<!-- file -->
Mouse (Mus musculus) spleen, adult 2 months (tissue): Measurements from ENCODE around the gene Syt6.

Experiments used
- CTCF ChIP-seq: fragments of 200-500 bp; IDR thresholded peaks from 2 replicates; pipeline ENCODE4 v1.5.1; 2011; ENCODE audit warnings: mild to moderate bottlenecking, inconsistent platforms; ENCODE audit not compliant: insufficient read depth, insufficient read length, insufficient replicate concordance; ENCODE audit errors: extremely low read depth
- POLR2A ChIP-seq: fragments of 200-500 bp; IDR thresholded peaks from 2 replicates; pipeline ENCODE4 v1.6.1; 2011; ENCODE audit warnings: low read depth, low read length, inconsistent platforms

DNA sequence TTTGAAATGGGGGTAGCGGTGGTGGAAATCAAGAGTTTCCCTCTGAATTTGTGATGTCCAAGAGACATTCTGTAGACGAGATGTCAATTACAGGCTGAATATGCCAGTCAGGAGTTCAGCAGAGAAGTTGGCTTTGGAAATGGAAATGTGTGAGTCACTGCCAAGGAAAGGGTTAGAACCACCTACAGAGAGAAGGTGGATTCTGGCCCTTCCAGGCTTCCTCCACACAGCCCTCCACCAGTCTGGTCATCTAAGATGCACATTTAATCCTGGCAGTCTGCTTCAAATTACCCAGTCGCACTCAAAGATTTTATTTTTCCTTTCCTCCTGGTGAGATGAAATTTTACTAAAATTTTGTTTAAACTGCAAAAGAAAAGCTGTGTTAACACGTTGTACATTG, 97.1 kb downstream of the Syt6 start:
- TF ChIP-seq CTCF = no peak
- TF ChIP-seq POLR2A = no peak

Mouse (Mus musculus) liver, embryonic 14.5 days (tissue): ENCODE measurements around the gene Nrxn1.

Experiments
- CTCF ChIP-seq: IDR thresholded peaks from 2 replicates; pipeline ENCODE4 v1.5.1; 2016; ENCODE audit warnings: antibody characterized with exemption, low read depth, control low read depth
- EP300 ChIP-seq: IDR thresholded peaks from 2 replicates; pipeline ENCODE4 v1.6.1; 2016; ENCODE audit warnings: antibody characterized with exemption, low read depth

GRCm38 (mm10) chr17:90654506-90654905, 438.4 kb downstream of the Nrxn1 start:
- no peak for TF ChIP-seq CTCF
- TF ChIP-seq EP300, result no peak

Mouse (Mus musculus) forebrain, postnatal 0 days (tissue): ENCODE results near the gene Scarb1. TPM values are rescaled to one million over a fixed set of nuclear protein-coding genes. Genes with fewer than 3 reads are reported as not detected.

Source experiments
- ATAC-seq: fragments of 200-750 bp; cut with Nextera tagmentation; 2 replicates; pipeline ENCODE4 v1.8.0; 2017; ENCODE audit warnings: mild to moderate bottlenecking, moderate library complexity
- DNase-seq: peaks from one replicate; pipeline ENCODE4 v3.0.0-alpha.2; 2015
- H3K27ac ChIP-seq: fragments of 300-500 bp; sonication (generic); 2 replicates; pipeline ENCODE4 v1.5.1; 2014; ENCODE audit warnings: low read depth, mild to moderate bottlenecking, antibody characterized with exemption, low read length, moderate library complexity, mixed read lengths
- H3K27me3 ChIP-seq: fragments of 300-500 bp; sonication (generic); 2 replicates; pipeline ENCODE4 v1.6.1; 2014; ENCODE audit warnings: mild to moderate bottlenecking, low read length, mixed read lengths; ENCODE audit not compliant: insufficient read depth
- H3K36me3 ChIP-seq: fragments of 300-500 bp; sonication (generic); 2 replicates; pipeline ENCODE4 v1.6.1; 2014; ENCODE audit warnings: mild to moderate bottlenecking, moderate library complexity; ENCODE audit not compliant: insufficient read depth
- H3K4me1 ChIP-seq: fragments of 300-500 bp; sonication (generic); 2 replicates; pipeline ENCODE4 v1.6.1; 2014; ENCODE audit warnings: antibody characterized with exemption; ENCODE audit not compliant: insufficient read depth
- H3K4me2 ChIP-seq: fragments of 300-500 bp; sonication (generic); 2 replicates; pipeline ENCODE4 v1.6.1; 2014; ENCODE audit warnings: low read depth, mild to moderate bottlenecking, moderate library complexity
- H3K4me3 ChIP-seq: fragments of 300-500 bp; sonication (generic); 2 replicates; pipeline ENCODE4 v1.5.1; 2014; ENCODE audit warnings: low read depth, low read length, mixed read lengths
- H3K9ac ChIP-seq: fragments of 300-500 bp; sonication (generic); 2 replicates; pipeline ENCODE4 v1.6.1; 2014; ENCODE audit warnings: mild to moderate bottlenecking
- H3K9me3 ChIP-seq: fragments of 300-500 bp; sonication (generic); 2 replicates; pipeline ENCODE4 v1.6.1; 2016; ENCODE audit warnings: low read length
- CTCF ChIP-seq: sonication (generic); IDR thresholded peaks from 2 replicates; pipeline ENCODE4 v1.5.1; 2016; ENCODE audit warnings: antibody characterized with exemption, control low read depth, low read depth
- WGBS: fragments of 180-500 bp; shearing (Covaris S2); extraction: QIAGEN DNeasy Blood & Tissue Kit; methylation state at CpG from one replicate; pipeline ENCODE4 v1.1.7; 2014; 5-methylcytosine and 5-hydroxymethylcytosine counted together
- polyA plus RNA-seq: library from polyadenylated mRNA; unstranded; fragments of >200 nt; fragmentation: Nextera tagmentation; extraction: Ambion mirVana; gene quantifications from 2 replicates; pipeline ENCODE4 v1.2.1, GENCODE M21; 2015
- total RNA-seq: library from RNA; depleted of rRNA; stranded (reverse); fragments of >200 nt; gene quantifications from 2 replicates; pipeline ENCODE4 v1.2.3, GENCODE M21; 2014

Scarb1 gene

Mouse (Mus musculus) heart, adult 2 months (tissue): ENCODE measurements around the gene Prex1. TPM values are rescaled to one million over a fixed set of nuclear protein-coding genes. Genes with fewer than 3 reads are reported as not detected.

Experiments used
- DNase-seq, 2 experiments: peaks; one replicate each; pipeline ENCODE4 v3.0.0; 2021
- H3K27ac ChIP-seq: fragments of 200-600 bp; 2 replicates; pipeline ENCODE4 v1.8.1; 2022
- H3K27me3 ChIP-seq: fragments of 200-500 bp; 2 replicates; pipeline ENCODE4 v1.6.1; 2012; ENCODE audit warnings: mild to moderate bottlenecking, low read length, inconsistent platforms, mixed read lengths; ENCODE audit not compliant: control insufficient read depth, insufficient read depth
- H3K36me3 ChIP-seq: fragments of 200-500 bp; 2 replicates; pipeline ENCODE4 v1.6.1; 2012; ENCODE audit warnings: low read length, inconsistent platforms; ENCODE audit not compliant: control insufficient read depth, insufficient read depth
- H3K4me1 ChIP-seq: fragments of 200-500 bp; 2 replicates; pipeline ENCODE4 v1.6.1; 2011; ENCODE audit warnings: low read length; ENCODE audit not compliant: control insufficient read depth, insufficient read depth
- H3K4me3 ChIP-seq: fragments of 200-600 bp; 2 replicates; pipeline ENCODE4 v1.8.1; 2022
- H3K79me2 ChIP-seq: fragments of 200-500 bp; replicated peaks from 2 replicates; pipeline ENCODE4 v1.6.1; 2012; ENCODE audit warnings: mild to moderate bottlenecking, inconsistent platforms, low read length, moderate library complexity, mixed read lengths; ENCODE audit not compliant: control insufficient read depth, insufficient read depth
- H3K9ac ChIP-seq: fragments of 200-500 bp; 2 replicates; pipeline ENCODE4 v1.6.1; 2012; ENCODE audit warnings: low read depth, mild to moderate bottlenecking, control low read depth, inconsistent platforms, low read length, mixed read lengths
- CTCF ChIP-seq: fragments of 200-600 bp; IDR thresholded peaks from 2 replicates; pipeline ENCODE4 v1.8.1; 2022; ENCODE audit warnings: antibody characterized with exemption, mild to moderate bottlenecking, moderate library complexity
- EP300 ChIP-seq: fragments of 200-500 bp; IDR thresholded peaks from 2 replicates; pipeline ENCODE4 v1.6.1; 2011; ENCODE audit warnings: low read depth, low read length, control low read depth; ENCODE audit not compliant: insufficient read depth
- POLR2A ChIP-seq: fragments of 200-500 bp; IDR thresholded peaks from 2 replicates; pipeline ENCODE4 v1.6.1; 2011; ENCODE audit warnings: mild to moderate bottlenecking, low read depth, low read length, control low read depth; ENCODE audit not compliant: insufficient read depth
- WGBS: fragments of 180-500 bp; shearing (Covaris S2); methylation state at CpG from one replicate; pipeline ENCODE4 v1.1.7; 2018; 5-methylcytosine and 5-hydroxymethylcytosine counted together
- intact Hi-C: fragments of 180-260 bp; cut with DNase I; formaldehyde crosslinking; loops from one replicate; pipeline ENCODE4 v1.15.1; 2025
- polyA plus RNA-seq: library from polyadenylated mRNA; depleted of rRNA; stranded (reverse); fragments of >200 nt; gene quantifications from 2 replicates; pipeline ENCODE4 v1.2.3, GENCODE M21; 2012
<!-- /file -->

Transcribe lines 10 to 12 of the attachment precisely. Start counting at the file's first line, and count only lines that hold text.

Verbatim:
- CTCF ChIP-seq: IDR thresholded peaks from 2 replicates; pipeline ENCODE4 v1.5.1; 2016; ENCODE audit warnings: antibody characterized with exemption, low read depth, control low read depth
- EP300 ChIP-seq: IDR thresholded peaks from 2 replicates; pipeline ENCODE4 v1.6.1; 2016; ENCODE audit warnings: antibody characterized with exemption, low read depth

GRCm38 (mm10) chr17:90654506-90654905, 438.4 kb downstream of the Nrxn1 start: